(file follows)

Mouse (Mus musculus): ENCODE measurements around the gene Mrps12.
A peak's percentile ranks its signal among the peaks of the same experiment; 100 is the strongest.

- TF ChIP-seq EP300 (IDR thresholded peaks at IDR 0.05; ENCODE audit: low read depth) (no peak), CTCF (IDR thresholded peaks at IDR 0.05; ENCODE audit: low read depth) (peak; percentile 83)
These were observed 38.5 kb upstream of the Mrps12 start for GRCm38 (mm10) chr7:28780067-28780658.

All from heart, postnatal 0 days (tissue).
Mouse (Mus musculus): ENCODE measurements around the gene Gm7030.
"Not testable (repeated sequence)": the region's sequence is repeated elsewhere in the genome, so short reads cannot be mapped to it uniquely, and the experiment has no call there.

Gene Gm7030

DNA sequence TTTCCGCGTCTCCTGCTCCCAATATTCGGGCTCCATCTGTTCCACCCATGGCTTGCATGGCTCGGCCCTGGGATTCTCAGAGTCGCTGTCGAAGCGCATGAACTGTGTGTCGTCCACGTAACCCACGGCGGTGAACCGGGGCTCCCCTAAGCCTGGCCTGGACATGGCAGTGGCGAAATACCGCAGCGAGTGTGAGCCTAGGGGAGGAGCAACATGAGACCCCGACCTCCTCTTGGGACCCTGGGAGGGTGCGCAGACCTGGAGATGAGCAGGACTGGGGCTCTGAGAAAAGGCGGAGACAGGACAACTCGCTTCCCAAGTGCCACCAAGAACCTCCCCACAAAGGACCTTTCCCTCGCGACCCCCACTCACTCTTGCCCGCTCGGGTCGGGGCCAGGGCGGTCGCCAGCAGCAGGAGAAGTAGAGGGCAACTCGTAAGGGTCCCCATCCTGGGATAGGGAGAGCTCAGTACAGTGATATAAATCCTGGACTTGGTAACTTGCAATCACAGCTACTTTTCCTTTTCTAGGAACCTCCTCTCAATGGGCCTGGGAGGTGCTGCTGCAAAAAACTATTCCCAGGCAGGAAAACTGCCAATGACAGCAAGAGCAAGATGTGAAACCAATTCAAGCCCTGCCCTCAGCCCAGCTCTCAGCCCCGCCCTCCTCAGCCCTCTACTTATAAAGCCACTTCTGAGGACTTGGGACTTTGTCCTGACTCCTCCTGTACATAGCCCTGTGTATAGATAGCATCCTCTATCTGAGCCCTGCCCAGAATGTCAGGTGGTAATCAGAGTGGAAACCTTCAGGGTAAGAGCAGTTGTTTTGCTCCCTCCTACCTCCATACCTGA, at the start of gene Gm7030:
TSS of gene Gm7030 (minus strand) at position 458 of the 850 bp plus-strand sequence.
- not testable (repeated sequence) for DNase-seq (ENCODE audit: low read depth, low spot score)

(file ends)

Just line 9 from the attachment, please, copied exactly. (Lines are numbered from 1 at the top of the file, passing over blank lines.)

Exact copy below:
DNA sequence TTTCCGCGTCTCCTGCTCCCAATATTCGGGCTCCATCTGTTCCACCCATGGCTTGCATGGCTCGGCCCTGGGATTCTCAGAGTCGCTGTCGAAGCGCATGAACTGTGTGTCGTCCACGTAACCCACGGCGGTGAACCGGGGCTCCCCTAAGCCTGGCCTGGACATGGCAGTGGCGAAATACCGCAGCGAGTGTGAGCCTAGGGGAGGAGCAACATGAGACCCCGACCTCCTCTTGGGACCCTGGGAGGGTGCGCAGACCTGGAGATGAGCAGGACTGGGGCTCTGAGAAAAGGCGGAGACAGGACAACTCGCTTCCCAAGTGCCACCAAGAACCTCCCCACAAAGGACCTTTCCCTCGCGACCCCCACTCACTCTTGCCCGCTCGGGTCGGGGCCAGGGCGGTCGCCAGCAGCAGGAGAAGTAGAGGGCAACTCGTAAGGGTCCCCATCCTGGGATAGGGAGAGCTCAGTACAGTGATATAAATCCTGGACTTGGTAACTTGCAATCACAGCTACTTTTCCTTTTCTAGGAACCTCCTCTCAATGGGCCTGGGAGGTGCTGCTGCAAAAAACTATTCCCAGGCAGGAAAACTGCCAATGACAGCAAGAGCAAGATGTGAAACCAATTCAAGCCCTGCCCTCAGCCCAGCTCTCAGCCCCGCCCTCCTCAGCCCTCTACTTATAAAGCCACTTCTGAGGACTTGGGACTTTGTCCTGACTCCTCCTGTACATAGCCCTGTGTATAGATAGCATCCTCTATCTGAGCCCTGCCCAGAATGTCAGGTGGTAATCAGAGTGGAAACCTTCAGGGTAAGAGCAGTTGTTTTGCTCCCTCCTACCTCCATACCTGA, at the start of gene Gm7030: